Montrose-Royal-Flying-Corps-officers-and-an-airmen-background-from-No-2-Squadron-pose-in-front-of-a-BE-2-biplane WWI Montrose-Royal-Flying-Corps-officers-and-an-airmen-background-from-No-2-Squadron-pose-in-front-of-a-BE-2-biplane WWI
    RAF Aircrew in front of a Hurricane Aircraft 1940 RAF Aircrew in front of a Hurricane Aircraft 1940
    RAF Pilots, 1940 somewhere in England RAF Pilots, 1940 somewhere in England

    On August 4th 1914 Britain declared war on Germany and entered WWI. The British RFC only had 84 aircraft while the RNAS had 71. Germany’s advance technologies gave it great advantage during air strikes, which crippled towns in England through damaging bombings. This disadvantage caused the British military to create a separate ministry, which could focus on the development of strategic air bombing against Germany.

    WRAF Servicewoman WWII WRAF Servicewoman WWI

    It was on April 1st, 1918 that the RAF was born incorporating a female group called the Women’s Royal Air Force. The WRAF came forth after the concern of the loss of specialized female workforce. The WRAF fell into two categories; one fell under “immobiles” as they stayed attached to their local station. The second category being “mobile” lived in quarters on or near the workplace and could be transferred elsewhere if needed. The WRAF held the reputation of becoming the most professional and disciplined of all women’s service due to the strict guidelines imposed by the RAF. The WRAF came to and end on August 1919 and became an individual asset to the RAF as a whole, their bravery and call to action to a country in need held these women as one of the most important service groups during WWI.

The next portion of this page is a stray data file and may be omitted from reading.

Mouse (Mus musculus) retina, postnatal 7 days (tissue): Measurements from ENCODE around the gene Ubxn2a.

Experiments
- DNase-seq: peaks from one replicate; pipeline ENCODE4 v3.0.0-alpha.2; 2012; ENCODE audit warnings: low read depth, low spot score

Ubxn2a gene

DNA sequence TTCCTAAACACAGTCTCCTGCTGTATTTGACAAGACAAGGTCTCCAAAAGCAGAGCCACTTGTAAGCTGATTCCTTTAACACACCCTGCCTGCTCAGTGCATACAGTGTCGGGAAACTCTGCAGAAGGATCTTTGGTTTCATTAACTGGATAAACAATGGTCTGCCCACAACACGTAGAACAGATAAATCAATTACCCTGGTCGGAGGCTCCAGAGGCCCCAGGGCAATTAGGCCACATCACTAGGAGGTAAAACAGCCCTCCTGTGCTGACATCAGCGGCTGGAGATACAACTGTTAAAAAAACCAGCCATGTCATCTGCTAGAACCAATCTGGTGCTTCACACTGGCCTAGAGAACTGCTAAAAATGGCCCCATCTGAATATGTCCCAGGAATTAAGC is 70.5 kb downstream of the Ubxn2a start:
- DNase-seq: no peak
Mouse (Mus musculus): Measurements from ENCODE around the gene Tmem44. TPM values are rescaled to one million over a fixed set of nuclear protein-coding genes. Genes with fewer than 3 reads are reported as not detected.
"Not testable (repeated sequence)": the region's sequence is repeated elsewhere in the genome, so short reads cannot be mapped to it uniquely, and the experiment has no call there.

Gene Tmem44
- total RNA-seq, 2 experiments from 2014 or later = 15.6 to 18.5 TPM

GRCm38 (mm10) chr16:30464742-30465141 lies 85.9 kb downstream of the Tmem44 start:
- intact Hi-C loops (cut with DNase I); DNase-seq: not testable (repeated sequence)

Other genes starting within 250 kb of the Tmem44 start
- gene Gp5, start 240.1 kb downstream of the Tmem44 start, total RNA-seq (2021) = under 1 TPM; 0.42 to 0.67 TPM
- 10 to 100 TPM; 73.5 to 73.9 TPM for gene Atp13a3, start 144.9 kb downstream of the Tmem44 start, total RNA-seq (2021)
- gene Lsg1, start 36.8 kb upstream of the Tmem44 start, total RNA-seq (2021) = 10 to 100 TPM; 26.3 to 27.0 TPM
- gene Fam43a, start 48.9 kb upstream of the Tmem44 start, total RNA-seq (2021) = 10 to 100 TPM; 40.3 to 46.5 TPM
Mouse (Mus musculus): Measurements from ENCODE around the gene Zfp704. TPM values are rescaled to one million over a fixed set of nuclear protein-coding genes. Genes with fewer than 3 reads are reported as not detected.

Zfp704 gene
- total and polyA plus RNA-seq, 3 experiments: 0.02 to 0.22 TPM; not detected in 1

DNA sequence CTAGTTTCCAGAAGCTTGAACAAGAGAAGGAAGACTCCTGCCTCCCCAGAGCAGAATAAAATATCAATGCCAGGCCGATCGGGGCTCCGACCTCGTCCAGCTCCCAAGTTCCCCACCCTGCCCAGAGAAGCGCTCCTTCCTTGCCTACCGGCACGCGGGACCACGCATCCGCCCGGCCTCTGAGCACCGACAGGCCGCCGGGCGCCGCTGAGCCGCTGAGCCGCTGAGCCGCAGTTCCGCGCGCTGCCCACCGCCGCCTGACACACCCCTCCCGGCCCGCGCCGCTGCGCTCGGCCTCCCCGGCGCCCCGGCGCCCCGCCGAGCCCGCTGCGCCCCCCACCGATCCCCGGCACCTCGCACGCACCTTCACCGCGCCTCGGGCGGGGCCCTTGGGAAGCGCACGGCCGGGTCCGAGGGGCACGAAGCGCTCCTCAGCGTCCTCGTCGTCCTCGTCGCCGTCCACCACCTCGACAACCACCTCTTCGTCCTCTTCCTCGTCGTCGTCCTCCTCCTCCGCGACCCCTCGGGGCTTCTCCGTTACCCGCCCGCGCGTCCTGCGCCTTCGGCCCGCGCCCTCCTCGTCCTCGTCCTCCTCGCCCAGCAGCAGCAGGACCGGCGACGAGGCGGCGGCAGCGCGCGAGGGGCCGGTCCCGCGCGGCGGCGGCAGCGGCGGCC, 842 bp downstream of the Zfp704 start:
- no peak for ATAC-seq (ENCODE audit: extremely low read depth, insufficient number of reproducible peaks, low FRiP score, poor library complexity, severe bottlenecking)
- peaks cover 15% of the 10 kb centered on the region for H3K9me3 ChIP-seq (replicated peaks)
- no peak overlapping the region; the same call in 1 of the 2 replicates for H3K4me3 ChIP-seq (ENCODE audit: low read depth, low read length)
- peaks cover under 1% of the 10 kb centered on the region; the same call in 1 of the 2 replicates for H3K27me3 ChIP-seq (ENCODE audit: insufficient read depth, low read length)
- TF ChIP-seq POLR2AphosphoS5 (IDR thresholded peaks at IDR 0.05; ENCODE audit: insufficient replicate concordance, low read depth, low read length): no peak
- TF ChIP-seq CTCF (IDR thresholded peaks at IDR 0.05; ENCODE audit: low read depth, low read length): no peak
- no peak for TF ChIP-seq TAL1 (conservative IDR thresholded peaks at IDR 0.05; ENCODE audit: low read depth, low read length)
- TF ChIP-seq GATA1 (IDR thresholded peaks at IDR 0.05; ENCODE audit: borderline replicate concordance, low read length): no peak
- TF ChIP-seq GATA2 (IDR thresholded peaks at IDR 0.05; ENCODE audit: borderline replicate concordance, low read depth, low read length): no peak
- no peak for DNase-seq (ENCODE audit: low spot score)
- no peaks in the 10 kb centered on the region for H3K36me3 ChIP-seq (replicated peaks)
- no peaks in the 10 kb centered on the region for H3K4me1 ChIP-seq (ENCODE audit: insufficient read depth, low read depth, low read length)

By the end of the first World War on November 11,1918, the RAF had dropped 5,500 tons of bombs and claimed 2,953 enemy aircraft destroyed, gaining clear air superiority along the Western Front and contributing to the Allied victory over Germany and the other Central Powers. It had also become the largest air force in the world at the time, with some 300,000 officers and airmen—plus 25,000 members of the WRAF—and more than 22,000 aircraft.